DRMacIver's Notebook

I'm going to start trying to port over some contents from my research notebook into here, as this is intended long-term to be a replacement for it. This will require some figuring out in terms of how to present maths.

As a starting point, here's a theorem:

\(H(m) = \sum\limits_{q = 1}^m {(-1)}^{q - 1} {m \choose q} \frac{1}{q}\)

Where \(H(m)\) is the m'th harmonic number \(H(m) = \sum\limits_{i}^m \frac{1}{i}\).

This came up in "Birthday Paradox, Coupon Collectors, Caching Algorithms and Self-Organizing Search" by Flajolet et al. (which is excellent) where it was stated as "well known". It wasn't well known to me, so I set out to prove it.

The following is my proof:

The main idea is to use a standard tricks of turning sums and integrals into other sums and integrals that happen to be easier to solve. We use the following standard results:

We then perform the following manipulations (don't worry if some of these are clear as mud. They kinda should be):

\begin{align} \sum\limits_{q = 1}^m {(-1)}^{q - 1} {m \choose q} \frac{1}{q} &= \sum\limits_{q = 1}^m {(-1)}^{q - 1} {m \choose q} \int\limits_0^1 x^{q - 1} dx\\ &= \int\limits_0^1 \sum\limits_{q = 1}^m {(-1)}^{q - 1} {m \choose q} x^{q - 1} dx\\ &= \int\limits_0^1 -x^{-1} \sum\limits_{q = 1}^m {m \choose q} {(-x)}^q dx\\ &= \int\limits_0^1 -x^{-1} \left( \sum\limits_{q = 0}^m {m \choose q} {(-x)}^q - 1 \right)dx \\ &= \int\limits_0^1 -x^{-1} \left( {(1 - x)}^m - 1 \right)dx \\ &= \int\limits_0^1 {(1 - x)}^{-1} (x^m - 1) dx \\ &= \int\limits_0^1 \sum\limits_{n = 0}^\infty x^n (x^m - 1) dx \\ &= \sum\limits_{n = 0}^\infty \int\limits_0^1 x^n (x^m - 1) \\ &= \sum\limits_{n = 0}^\infty \frac{1}{n + m} - \frac{1}{n} \\ &= \lim\limits_{k \to \infty} H(m) - \sum\limits_{n = k}^{m + k} \frac{1}{n + m}\\ &= H(m)\\ \end{align}

Notable magic tricks performed:

This is a style of calculation I think of as the Feynmann style because it's very good at seeming more clever than it actually is he was fond of smugly boasting about using this sort of trick in preference to contour integration. Given its prevalence prior to Feynmann, my only defence of the terminology is that it's not really intended as a compliment.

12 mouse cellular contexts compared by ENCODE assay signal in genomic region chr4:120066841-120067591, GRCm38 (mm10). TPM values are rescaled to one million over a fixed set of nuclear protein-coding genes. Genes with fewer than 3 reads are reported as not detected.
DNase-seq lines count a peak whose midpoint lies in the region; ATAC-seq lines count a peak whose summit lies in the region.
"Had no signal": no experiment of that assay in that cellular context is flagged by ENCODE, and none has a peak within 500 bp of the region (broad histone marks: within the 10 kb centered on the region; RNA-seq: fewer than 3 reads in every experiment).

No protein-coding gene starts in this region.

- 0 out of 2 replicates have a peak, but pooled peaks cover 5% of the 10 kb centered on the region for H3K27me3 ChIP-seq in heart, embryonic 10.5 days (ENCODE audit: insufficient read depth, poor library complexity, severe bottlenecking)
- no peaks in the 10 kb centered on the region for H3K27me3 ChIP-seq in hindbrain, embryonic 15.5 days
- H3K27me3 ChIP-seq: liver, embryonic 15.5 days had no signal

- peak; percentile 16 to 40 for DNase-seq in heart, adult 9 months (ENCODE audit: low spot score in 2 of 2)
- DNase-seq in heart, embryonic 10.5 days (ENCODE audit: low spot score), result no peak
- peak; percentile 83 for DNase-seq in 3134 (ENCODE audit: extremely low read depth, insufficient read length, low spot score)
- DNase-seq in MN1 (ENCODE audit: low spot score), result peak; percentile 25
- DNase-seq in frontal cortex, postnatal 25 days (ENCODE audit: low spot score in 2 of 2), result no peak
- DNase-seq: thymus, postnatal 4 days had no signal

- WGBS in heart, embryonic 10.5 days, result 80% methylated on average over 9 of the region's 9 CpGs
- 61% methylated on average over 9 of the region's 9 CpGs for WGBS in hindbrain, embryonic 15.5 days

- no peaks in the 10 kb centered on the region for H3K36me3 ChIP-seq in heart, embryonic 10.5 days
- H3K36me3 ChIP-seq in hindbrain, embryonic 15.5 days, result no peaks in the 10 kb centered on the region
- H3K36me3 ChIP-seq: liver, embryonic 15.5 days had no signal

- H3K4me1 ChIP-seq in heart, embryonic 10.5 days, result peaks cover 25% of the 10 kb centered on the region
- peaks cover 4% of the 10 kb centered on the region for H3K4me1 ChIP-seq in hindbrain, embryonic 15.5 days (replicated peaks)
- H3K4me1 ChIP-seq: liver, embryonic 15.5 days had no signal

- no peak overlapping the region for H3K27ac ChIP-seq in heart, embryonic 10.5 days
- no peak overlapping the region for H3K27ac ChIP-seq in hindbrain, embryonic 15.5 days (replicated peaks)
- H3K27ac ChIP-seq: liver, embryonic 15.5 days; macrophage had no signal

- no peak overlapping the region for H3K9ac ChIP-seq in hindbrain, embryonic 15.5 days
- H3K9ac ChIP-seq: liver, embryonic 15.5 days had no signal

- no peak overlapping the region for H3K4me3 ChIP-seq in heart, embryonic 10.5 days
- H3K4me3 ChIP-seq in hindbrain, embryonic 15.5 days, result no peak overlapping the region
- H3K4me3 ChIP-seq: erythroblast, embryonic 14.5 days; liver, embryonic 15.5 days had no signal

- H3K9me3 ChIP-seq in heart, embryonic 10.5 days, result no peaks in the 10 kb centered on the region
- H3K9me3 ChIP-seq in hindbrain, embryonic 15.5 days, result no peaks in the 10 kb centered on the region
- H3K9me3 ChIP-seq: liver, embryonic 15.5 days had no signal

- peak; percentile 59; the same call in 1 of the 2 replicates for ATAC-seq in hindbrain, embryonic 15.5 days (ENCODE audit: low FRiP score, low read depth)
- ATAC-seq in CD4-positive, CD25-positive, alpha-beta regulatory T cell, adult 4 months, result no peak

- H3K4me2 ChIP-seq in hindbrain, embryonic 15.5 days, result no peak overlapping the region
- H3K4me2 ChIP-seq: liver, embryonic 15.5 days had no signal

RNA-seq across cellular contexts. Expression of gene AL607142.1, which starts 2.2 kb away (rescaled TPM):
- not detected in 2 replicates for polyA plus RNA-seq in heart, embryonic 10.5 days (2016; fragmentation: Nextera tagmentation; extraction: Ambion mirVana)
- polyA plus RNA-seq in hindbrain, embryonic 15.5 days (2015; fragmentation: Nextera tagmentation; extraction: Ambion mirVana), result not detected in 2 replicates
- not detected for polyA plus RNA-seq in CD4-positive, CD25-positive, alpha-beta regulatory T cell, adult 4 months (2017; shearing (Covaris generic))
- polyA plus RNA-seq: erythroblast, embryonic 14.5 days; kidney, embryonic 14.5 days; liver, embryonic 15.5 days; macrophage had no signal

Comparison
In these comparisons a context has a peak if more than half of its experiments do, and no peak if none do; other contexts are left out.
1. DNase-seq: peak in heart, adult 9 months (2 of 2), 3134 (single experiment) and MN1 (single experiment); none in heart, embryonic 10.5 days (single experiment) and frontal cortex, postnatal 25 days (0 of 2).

I find the Feynmann style completely unenlightening to read - the only way to read a Feynmann style proof is to do it yourself, using the original as a guide when you get stuck.

I think that's in some ways its point. It's not a proof technique designed to leverage enlightenment, but instead it leans heavily on your puzzle solving skills. That can be useful sometimes when you just want to brute force your way through a problem and don't really care about understanding it on any sort of deeper level.

I was exposed to the Feynmann style quite early on, due to reading Schaum's Outlines of Advanced Calculus (an earlier edition. I'm not sure how early. Brown covered one. I sadly gave away my copy, and the 1974 edition one I ordered doesn't seem to be quite it) prior to going to university. It has quite a lot of exercises using calculations like this, and afterwards I realised that this is what Feynmann had been talking about in "Surely you're joking, Mr Feynmann" (I didn't understand what a contour integral was until a few years later).

Somehow despite this the Feynmann style of brute force problem solving never really integrated into my mathematics, and it's only some years later I've come to appreciate its merits. I still prefer to achieve insight and make the problem trivial, but sometimes the problem isn't worth the insight and you're better off just putting in the hard work and solving it.

Putting in the hard work is also useful because sometimes it leads you to the insight you missed and you can throw away most of the work. This didn't happen here, but I think that's OK - it's not that interesting a problem, so I don't really feel upset by the lack of insight into it.